Post-Progressive Christianity: Part 1, Moving On

I've been increasingly describing my current faith journey as "post-progressive." That's not a label in common use, so I'd like to take some  posts to describe what I mean by post-progressive Christianity. I'm curious to see how many might be attracted to what I aim to describe. As the series goes on, I'd be interested in you making your own contributions to the description, here in the comments, on your own social media platforms, or in your conversations with fellow Christians on this journey.

The reason I'm describing myself as post-progressive is that enough alienation has built up between myself and progressive Christianity that I've come to recognize that when I hear progressive Christians talk I tend to have as many objections and concerns about what they are saying as I do affirmations. In some important way, I've moved to a different location within Christianity and I'd like to map out where I stand in some detail.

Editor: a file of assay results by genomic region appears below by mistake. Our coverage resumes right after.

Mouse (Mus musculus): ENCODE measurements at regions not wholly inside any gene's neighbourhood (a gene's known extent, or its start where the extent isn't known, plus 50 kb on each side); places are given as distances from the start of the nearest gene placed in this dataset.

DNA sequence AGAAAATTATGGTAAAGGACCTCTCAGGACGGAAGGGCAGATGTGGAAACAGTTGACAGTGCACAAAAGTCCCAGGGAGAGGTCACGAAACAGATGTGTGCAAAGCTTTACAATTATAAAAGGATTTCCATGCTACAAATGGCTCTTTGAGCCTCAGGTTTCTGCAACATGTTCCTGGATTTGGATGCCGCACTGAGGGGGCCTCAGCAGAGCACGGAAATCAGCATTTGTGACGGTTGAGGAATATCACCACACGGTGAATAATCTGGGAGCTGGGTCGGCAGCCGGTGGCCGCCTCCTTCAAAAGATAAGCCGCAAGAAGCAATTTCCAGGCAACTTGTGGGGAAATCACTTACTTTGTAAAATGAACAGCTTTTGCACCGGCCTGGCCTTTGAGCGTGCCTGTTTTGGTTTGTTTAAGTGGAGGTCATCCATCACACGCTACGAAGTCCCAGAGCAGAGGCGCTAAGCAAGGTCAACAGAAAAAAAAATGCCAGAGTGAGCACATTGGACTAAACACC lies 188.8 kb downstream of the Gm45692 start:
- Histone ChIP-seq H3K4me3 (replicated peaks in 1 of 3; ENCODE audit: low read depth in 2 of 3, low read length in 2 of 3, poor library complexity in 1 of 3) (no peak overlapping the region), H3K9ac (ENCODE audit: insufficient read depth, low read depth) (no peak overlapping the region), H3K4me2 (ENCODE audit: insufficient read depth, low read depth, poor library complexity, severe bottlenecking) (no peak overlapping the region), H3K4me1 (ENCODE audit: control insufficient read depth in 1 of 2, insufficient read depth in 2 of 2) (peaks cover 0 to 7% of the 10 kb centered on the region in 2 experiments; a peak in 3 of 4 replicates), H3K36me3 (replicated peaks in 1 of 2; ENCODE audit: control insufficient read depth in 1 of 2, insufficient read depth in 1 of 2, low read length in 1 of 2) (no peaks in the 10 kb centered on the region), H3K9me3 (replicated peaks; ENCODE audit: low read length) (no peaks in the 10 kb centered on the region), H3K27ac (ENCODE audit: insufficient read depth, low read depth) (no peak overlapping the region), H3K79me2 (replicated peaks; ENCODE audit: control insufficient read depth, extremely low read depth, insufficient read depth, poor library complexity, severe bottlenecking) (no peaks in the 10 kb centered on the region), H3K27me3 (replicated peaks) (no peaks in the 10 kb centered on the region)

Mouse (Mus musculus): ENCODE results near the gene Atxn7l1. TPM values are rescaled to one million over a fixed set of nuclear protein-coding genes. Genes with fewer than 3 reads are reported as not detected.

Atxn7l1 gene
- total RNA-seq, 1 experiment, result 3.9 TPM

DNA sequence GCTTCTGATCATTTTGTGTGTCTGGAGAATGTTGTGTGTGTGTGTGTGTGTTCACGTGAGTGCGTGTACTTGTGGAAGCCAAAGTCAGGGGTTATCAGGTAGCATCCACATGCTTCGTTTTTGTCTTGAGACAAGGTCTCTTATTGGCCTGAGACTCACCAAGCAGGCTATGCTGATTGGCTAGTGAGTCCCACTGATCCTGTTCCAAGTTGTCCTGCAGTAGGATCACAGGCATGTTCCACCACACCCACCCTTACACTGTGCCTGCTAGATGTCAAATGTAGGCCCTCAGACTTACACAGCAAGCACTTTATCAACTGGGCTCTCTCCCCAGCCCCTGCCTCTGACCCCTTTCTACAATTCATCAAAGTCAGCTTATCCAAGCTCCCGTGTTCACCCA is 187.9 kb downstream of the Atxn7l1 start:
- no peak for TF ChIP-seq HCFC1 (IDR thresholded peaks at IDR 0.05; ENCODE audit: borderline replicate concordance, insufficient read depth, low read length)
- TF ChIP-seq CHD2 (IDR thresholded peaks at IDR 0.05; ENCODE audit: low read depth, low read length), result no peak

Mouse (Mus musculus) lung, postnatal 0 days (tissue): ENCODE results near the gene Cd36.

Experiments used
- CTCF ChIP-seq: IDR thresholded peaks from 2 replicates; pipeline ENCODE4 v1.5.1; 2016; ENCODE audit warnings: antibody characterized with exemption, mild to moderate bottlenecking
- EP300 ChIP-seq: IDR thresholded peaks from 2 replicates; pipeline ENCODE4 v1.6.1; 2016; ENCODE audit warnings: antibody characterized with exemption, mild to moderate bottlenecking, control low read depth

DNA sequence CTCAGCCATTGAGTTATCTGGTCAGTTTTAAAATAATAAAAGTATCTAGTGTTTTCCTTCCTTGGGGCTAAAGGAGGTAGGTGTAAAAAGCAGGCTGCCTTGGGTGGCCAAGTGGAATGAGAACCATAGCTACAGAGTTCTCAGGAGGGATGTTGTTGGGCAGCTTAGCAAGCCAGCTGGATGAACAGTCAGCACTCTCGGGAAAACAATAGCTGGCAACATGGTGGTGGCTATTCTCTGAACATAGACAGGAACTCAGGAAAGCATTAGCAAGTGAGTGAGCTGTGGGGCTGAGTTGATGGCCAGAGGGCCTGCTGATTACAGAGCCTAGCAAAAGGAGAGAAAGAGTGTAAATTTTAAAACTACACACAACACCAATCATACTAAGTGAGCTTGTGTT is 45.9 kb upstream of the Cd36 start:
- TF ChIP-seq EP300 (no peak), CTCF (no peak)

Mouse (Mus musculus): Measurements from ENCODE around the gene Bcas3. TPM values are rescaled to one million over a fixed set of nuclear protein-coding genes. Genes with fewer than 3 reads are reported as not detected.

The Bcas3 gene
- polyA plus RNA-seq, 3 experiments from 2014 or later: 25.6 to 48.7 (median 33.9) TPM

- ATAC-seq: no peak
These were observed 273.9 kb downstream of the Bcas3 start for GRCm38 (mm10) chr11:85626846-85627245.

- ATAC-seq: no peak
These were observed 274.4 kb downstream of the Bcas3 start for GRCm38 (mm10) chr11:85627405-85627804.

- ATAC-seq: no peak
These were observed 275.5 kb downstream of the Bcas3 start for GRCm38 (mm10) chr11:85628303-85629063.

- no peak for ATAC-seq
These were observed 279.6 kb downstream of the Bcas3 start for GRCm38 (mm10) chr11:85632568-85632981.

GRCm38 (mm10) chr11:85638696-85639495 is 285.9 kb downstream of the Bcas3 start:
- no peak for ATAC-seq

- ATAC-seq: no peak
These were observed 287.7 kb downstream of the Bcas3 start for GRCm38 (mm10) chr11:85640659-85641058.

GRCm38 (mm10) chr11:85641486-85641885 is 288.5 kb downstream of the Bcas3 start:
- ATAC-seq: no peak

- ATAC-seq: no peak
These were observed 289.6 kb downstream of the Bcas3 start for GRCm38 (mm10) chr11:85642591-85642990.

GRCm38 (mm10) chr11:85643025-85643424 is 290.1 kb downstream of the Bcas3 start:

Beyond making a contrast with progressive Christianity I find this task necessary for another reason as well. I've shared many of my criticisms about progressive Christianity on the blog and a few readers, in reading these criticisms, have said that it sounds like I'm becoming more "conservative." I get why they think that. When you hear criticism of progressivism that's mostly coming from a conservative person or viewpoint. So it's natural, when you hear my own criticism of progressivism, to assume that I'm drifting back to the "other side," back to conservatism.

But that is not what is happening. I'm not moving back to conservatism, I'm moving on from progressivism into a new, unoccupied space. What I aim to describe is post-progressive, a view still rooted in progressive Christianity but distinct from it as well. I'll make this clear in the posts to come, how I'm still progressive, but have moved on in some important ways. 

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